Yesterday morning, I flew into Cleveland Hopkins Airport from New York, to spend Christmas at home with my parents. It was an eventful morning – getting out of New York the Monday after a blizzard, during which many weekend flights were cancelled proved difficult, although not impossible. I’d never seen LaGuardia Airport so busy, let alone at 5 in the morning! Upon landing, I was interviewed for a story on travel delays by Cleveland’s local Channel 5 News.
Cleveland’s proximity to Lake Erie gives it an advantage for yielding white Christmases due to what is known as “lake effect snow,” and it’s been snowing gently ever since I arrived. This evening, officially the longest night of the year, I took a walk on the grounds in front of my parents’ house to take in the brisk air, and reflect on this season of hibernation. The short hours of sunlight, the life of plants dried into brown, crisp carcasses, the stillness of animals hidden or sleeping or having flown south, all laying groundwork for looking deeply inward – for letting go of last year’s harvest, and preparing to start fresh next year. Decay brings both sadness and, then, new life. We cannot reach the new life without the period of decay. Winter asks us to go inward, to slow down, to unravel. And, unravel, many of us do this time of year – with old family scars and triumphs revisited, with familiar patterns reignited through reminders of our youth, and with appreciation for what has unfolded in our lives, and how far we’ve come.
Many Christmases I’ve looked out these giant windows at my parents’ country home, and many times I’ve pondered my past and my future from the presence of a winter trip here. This year, something is new for me. I have no regrets. I am just observing. I am looking at where I came from, where I went, and where I might go from here, and this year, none of it feels so dire, yet all of it feels worthy of acknowledgment. Perhaps my youthful days of pushing and fighting as if I must stake a claim on my desires and demand their fulfillment are decaying under the snow, as nutrients for a blossoming attitude of acceptance and full presence in who I am, with trust in the way things always unfold. Perhaps the right amount of self-belief and effort are developing in me as I grow older, and like the seasons, something is turning in me, as my own pure nature makes appropriately tantamount my ego. Fighting and pushing are devices of excess, and the correct effort requires far less. In this dark, quiet time, I am glimpsing what I knew when I was five years old, when I fought for nothing, but just consistently did my best; and took a stand not through taking one, really, but simply by abiding in what is right.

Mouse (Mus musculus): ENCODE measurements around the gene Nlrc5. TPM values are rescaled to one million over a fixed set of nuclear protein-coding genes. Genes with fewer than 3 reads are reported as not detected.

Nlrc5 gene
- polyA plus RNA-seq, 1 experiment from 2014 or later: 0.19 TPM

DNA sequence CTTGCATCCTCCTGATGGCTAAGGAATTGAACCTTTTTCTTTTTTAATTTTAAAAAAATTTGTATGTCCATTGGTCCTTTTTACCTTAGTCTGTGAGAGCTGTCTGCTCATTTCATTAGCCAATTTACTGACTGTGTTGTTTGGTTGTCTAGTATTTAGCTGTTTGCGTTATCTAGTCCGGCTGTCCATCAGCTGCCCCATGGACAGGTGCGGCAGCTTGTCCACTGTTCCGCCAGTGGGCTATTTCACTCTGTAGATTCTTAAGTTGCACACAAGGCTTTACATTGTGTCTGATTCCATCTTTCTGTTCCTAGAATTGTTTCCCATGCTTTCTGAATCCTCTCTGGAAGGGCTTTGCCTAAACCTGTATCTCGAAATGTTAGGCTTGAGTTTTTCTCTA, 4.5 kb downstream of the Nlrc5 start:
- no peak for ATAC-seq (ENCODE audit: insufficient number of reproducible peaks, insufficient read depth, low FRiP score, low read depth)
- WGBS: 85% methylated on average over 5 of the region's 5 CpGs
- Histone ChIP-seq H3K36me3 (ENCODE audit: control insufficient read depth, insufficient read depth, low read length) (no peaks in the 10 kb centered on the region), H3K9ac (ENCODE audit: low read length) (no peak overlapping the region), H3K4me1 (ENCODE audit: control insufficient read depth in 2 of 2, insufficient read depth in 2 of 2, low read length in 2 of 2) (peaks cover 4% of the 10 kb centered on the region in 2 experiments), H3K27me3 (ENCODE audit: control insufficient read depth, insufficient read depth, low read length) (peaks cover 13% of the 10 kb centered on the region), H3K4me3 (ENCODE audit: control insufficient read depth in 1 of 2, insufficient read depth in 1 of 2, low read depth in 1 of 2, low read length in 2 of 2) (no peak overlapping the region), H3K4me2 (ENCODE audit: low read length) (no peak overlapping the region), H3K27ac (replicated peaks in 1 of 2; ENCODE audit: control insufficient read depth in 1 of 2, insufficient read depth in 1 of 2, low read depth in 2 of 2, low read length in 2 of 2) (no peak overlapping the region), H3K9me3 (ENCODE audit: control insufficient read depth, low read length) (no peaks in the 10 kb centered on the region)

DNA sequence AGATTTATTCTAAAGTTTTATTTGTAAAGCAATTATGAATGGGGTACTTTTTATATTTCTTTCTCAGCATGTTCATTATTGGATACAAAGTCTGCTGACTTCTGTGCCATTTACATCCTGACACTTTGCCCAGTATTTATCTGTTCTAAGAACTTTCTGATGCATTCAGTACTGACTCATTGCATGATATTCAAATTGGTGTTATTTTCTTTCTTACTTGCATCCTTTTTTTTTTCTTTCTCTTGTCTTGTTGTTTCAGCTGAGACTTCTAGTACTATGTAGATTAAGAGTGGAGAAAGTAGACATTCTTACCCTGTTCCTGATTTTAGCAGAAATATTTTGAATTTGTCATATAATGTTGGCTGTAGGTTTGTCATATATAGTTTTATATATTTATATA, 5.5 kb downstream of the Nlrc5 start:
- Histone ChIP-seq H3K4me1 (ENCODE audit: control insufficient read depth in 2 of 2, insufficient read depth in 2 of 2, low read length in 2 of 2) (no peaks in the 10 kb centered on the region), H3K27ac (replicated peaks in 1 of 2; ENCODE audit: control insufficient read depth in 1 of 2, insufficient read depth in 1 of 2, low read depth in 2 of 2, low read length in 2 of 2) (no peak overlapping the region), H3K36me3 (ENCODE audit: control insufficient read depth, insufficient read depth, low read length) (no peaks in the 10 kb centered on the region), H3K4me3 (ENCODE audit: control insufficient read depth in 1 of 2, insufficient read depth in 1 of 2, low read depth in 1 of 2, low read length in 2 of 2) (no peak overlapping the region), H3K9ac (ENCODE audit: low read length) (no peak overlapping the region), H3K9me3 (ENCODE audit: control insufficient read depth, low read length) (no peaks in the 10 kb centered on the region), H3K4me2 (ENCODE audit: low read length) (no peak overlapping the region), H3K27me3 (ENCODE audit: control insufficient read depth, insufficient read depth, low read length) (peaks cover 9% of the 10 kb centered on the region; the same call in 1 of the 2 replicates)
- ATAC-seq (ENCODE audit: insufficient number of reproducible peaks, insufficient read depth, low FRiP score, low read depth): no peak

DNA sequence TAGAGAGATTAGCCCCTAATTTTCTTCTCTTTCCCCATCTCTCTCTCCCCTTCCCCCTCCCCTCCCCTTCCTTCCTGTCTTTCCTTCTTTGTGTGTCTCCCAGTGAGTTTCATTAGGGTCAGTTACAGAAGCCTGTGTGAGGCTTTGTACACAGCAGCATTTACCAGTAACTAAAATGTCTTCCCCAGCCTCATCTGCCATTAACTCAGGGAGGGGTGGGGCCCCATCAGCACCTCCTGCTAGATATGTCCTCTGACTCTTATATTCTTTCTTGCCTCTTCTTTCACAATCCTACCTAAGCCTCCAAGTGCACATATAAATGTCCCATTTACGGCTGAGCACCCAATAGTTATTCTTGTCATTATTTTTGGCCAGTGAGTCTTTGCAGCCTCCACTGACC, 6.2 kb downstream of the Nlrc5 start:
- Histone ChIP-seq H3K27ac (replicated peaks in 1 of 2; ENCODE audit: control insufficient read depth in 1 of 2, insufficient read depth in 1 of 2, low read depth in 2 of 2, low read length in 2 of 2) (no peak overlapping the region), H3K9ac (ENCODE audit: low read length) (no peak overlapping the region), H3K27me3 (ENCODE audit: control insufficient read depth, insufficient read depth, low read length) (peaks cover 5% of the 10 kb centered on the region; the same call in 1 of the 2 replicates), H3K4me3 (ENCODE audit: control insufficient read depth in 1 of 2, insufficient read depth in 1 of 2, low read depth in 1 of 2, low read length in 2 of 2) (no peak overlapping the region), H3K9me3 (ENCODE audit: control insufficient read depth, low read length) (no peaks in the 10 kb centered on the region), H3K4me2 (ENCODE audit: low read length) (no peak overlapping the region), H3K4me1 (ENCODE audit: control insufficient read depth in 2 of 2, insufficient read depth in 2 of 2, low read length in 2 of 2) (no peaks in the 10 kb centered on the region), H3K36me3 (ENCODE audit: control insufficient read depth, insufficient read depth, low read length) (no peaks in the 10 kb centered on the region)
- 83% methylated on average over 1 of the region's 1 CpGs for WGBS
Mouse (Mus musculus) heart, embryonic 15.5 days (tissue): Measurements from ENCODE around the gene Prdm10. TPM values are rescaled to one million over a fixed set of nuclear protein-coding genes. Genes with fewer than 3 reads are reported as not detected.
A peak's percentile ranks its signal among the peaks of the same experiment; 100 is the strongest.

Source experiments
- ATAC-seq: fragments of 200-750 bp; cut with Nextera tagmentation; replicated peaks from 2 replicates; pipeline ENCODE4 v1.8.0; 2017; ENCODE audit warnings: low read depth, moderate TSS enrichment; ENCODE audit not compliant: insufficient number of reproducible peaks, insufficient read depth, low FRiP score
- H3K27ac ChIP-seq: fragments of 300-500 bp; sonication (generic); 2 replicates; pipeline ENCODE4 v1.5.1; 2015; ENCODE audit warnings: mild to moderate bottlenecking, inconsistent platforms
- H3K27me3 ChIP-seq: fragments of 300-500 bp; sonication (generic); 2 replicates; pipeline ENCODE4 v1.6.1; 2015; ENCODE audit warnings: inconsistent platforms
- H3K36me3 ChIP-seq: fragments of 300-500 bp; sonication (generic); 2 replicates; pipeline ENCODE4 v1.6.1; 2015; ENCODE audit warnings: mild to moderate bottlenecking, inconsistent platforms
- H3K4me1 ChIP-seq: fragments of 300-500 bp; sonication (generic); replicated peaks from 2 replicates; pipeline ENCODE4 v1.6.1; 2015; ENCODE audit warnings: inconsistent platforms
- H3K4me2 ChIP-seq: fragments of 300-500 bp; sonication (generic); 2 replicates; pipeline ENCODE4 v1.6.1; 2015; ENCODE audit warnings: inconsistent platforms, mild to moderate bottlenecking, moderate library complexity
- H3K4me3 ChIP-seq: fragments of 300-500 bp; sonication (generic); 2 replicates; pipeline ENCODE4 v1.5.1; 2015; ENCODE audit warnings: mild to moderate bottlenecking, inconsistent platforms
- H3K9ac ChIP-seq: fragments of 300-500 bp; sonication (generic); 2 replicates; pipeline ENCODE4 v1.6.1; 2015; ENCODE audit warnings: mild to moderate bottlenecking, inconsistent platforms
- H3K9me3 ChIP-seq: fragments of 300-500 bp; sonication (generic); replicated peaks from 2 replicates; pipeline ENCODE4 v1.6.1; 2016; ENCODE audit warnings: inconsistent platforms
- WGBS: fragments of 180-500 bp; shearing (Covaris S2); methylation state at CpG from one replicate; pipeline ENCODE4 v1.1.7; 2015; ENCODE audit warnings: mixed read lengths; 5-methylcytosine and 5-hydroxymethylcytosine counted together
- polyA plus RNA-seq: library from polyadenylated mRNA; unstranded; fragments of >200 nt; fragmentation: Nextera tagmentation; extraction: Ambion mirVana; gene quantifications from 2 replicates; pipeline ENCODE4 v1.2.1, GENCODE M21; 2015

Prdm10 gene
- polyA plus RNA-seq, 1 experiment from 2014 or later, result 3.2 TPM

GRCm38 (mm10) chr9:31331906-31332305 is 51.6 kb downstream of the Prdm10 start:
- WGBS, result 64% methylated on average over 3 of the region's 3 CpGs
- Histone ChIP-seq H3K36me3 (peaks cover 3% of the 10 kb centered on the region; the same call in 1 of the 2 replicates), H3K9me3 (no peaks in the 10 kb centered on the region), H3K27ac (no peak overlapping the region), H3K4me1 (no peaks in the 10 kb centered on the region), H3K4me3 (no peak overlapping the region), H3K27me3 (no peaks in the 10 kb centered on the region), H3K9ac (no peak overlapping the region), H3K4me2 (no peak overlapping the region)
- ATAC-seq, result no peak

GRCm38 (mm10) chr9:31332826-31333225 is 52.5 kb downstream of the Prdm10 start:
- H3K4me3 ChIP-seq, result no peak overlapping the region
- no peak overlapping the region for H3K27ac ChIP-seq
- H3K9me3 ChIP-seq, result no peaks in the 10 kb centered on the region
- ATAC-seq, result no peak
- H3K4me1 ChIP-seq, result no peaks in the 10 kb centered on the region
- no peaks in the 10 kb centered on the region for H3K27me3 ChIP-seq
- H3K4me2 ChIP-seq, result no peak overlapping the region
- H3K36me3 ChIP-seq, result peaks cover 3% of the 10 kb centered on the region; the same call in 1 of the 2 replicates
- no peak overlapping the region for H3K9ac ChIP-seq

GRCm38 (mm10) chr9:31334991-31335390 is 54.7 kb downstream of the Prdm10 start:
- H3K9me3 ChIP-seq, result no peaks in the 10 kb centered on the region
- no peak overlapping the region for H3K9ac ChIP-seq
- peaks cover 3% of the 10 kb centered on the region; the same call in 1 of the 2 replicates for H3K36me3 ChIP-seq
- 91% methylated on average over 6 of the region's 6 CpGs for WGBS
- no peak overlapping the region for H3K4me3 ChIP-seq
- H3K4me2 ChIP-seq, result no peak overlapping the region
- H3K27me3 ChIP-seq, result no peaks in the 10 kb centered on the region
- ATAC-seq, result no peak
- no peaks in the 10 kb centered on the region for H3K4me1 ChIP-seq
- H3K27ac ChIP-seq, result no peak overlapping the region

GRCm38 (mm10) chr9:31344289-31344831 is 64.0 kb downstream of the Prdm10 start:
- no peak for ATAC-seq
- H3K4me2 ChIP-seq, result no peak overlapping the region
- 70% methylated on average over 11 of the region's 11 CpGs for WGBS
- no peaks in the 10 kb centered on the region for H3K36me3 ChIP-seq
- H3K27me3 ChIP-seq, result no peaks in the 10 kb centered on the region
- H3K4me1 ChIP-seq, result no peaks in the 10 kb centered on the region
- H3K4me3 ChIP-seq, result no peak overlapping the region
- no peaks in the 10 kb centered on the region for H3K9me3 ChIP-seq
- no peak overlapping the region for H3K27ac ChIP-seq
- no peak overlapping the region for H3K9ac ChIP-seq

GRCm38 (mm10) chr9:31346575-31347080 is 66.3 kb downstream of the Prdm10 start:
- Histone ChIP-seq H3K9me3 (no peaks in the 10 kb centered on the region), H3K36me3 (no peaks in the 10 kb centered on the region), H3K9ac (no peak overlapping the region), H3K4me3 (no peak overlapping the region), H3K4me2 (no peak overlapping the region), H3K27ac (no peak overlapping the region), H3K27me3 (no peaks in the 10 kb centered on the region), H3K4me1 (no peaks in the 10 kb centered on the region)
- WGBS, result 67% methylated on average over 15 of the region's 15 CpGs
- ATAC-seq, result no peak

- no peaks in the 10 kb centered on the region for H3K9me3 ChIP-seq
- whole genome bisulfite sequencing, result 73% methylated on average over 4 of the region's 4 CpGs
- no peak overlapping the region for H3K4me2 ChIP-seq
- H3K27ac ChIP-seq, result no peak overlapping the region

There are certain things we come back to every year, like the darkness of winter, and there are things that have longer seasons. If we can let ourselves sink down, past the cerebral hustle and bustle, down past the sensitive heart that takes cover behind shields of laughter and defense, deeper, to a place where the movement is nearly imperceptible, like cells dividing in preparation of a new organism, we can find the microscopic turning of our own inner seasons. It manifests signposts as drastic as the heat of summer or the cold burn of snow. Yet, deep within, it is as mild and constant as our own breath, and the earth in its revolve around the sun.